The next step is a drive down memory lane. I open every manuscript I’ve ever started and read all of the short ones and then follow by reading the opening chapters of the long ones. I remember that I’ve been caught up in other stories, other characters’ struggles, and other worlds. I may get sucked in enough to revise one of them, but mostly I just look through it all and try not to think about the book I’ve just finished. The urge to open it and start reading is overwhelming. But I swear this time I’ll take King’s advice and let that manuscript sit. This step goes on for days. I clean the house. I paint something. And then I give up.

I’ve seen so many posts about why writers write that I feel there could hardly be more to say on the matter. But the simplest way I can put it is that I write because I love doing it. I write for the same reason a mountain climber climbs and a couch potato watches TV all day. I love it, I love it, I love it. I’m addicted to the whole process. I can’t wait to stare at the blank page again, and I can’t wait for the storm of words. I can’t wait to look it over and find too many adverbs and too many uses of the word “seemed” and strangle them out of my manuscript. I can’t wait for feedback from beta readers, and I can’t wait to run around crazy and then cry like a baby.

The last step is a brief return to blogging, where I tell the world that I’ve finished my draft, and now I need something new to do. It’s the moment when I admit to myself that no amount of vacuuming or painting will keep me from opening up a blank page and doing what I love.

A Difficult Decision

•August 22, 2013 • 4 Comments

Last night I Googled ‘Do vaccines cause Autism?’ for probably the fiftieth time. It’s a debate I return to often, and one that never fails to leave me with more questions than answers. In light of the recent Measles outbreak, it seemed fitting to remind myself that while there are those who roll their eyes at such a claim, there are also those who, like me, have seen something that can’t be denied.
 
I had my first son, Noah, in 1998. He was three months premature and weighed two pounds. He does not have Autism. He had all of his vaccinations, and though he had complications after them, I never feared for his life as a result of them. For that reason, when I had Gabe in 2004, I had no reason to question the effectiveness or safety of vaccinations. Not after my two pound baby received them and survived. I knew what it was like to fear that I would lose my child, after watching Noah struggle for two months in NICU, and I had no intention of going through that again. Not if I could prevent it.
 
I didn’t follow the news then any better than I do now, so I hadn’t heard any claims that vaccinations could cause Autism. I was given the little packet that listed the vaccines and explained away the possibility of side-effects. Autism wasn’t mentioned. Death was. And brain damage, and a long list of unlikely but horrible outcomes, including actually catching the diseases the inoculations were meant to prevent. I was asked to initial those sheets and told by the nurses in sly whispers that nothing could really go wrong. They just had to prove I was informed of the risks. Well played. Of course I let them give my son the shots. What kind of sick, evil mother would refuse them?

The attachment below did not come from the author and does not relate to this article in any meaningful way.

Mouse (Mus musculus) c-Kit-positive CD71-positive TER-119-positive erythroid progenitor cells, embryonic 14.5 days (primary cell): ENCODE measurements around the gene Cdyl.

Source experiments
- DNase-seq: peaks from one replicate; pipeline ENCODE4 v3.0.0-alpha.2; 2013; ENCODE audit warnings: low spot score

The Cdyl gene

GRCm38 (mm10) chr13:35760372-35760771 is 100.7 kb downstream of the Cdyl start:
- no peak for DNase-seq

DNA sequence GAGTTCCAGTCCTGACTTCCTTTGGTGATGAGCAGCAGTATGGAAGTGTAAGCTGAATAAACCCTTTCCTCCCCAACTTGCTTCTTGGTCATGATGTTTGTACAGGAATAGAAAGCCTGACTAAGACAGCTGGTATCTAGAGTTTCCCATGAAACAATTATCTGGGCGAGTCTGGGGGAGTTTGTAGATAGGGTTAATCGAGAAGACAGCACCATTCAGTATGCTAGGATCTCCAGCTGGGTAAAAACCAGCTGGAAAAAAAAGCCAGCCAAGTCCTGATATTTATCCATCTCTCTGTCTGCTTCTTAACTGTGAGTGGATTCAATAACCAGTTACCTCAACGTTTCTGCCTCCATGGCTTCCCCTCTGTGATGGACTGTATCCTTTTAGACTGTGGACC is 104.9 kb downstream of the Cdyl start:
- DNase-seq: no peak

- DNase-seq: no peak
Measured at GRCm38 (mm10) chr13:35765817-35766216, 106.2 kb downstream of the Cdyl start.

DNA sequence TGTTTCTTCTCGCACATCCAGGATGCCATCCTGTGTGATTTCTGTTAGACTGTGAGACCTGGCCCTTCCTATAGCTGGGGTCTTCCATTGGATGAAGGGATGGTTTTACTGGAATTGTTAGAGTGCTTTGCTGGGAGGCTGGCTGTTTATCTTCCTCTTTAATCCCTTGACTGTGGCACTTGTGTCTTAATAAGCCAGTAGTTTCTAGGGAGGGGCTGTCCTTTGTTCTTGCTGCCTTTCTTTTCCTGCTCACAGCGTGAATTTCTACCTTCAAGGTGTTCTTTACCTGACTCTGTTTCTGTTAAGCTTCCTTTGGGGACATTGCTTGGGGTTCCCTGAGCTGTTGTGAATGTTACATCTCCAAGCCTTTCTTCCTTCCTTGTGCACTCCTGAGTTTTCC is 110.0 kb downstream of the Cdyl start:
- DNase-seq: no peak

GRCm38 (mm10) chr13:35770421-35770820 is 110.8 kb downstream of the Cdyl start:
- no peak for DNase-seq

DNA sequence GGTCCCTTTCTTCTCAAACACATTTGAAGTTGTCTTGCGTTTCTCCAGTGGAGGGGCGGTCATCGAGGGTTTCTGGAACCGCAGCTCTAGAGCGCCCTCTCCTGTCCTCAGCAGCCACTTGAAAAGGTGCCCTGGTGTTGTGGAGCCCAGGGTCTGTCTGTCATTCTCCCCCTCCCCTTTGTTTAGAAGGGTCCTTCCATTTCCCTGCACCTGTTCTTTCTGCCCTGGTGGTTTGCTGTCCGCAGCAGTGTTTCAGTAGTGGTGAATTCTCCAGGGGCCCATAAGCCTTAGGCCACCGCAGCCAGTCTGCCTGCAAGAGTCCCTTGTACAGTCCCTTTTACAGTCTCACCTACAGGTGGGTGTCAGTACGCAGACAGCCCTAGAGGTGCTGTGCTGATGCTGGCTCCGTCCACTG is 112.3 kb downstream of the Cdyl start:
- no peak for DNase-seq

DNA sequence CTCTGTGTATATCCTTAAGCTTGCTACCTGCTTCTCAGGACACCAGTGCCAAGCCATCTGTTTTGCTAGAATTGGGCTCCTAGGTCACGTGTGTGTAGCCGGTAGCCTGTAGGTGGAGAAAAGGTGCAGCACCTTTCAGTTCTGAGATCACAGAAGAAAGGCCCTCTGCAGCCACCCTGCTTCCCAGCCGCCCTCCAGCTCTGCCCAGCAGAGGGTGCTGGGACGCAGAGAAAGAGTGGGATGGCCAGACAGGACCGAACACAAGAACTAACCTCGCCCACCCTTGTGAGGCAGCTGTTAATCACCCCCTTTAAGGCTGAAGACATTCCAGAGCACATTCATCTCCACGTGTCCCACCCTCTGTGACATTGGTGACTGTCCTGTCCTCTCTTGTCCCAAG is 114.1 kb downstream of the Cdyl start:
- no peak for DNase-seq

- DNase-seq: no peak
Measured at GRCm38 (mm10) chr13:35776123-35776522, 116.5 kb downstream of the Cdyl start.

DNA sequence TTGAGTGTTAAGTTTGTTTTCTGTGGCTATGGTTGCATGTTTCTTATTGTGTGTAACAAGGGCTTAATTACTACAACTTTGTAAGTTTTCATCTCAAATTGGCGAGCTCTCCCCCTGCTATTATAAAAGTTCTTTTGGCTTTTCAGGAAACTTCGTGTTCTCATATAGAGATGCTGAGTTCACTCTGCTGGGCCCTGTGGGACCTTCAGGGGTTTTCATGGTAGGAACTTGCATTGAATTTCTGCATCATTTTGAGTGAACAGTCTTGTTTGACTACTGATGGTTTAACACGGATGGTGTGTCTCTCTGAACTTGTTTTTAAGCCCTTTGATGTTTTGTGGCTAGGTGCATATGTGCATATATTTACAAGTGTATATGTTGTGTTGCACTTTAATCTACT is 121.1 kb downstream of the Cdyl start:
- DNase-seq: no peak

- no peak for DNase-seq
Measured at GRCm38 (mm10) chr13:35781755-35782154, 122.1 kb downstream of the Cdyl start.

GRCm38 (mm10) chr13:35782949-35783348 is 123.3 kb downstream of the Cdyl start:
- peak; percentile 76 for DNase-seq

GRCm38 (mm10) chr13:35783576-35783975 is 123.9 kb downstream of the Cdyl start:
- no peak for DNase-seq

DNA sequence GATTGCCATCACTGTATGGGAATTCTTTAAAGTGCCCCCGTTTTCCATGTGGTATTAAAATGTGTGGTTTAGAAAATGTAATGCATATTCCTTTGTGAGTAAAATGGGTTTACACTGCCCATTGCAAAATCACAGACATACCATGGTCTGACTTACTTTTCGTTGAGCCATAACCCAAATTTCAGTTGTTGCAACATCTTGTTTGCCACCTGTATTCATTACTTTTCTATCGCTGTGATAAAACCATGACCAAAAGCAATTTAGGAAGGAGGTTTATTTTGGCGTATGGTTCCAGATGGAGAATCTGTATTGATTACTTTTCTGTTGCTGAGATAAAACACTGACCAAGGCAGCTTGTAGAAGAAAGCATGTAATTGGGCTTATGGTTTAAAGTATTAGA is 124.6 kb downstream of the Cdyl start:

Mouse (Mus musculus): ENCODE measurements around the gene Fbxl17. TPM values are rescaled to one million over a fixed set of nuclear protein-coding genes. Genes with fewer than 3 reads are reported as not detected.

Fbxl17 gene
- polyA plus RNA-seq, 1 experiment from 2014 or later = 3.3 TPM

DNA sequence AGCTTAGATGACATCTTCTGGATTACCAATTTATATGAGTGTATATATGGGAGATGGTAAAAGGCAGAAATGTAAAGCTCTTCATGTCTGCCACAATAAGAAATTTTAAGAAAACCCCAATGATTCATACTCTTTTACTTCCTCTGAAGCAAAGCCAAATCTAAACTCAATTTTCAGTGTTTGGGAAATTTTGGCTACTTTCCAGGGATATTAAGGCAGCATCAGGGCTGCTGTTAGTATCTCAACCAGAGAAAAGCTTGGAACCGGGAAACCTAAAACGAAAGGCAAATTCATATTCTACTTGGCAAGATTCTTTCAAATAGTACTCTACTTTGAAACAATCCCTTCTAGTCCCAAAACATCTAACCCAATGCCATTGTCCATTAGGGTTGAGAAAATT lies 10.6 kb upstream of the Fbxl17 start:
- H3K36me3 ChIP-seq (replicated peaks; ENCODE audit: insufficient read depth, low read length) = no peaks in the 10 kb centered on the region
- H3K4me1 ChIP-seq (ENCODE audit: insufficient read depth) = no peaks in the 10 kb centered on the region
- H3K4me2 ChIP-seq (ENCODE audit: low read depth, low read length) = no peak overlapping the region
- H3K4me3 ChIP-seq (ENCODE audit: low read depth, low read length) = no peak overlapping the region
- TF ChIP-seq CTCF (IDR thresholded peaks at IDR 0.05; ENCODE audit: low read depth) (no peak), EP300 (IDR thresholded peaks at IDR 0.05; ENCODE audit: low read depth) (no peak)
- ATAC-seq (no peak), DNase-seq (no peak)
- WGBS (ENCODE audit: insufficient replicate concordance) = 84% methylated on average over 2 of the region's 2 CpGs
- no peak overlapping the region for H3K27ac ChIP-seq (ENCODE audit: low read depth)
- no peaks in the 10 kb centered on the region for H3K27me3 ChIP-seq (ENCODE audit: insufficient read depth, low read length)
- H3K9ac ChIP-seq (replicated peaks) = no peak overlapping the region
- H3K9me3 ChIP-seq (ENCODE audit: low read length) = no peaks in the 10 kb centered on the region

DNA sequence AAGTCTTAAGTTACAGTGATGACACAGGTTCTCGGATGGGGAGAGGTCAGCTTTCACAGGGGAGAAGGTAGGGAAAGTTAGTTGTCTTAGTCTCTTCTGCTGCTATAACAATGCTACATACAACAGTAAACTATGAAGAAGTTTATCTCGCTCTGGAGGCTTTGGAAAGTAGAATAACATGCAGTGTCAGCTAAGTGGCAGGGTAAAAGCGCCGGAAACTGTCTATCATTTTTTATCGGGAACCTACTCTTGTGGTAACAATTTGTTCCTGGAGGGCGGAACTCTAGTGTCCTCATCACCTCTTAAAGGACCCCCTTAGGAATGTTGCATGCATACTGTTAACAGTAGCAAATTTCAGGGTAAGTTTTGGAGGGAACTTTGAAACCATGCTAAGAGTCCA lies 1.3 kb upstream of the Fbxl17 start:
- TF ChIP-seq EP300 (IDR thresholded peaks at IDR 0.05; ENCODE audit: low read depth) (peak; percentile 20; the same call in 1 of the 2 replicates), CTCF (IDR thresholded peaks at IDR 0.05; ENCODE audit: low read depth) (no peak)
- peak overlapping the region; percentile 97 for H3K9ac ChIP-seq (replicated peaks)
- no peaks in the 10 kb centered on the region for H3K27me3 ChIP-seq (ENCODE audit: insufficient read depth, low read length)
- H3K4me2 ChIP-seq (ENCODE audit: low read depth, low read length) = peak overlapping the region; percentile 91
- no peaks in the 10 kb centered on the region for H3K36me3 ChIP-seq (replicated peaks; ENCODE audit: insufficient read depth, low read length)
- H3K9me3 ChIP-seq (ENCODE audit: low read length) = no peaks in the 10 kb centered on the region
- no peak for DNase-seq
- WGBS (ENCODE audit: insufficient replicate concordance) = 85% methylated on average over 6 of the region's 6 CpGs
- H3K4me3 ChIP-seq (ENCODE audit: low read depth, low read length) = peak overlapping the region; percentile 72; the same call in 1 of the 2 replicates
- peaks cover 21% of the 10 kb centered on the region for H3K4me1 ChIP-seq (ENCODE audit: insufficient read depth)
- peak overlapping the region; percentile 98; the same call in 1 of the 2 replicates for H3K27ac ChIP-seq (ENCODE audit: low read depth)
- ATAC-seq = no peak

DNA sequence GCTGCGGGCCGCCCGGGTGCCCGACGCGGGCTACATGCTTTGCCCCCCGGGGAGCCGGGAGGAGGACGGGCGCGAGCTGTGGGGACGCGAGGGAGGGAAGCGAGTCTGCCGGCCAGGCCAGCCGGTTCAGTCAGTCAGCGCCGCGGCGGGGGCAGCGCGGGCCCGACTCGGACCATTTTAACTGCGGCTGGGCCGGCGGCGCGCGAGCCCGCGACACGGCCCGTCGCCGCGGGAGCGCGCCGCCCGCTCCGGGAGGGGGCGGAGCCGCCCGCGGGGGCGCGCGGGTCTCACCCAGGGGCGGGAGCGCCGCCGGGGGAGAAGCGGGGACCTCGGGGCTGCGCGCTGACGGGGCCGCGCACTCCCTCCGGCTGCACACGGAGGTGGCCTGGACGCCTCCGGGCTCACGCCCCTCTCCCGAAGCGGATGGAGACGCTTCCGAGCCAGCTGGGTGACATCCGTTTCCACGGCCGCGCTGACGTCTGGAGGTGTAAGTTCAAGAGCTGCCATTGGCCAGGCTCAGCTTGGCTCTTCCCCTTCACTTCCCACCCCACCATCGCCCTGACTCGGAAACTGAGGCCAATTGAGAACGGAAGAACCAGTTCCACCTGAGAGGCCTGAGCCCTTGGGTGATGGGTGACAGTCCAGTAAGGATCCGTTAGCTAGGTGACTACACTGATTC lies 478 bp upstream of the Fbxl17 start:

Before his eighteen-month shots, Gabe was a typical child. He knew his name and responded to it. He made eye contact. He had a personality. I hated watching him receive the shots, but I wasn’t afraid during the visit to the pediatrician. I had been assured nothing could go wrong. But by the time we got home from the doctor’s office, Gabe had developed a fever. It was mild, but I called the pediatrician anyway, because there were other symptoms. I remember the questions I asked. I wanted to know why my son had stopped looking at me when I called his name. Could his hearing have been affected? Did he catch a disease from the shots? When would it stop?
 
I was told he was having a mild reaction to the shots and that he would be fine. I should watch his fever and let them know if it didn’t go away. His lack of eye contact was ignored and chalked up to him not feeling well. (Yes, I forget my name when I feel bad, too. Don’t you?) He didn’t snap out of it, but in the way that life plays out, we got used to the new Gabe. It was a setback, nothing more. He didn’t seem to have any diseases, and the fever went away. And I remained ignorant.
 
The next time he got a series of shots, the same thing happened. I said on that day that it had happened before, and I was starting to suspect that he just couldn’t tolerate vaccines. I called the pediatrician’s office again and asked the same questions as before, reminding them that it had also happened the last time. He seemed dazed, he wouldn’t respond to his name, and he wasn’t talking. It happened too soon after the shots—on that very day!—for me to believe it was anything else. This time he was crying, though he was typically a happy child. The nurse’s response was, “babies cry,” which she delivered in a tone that made it clear she considered me a complete idiot.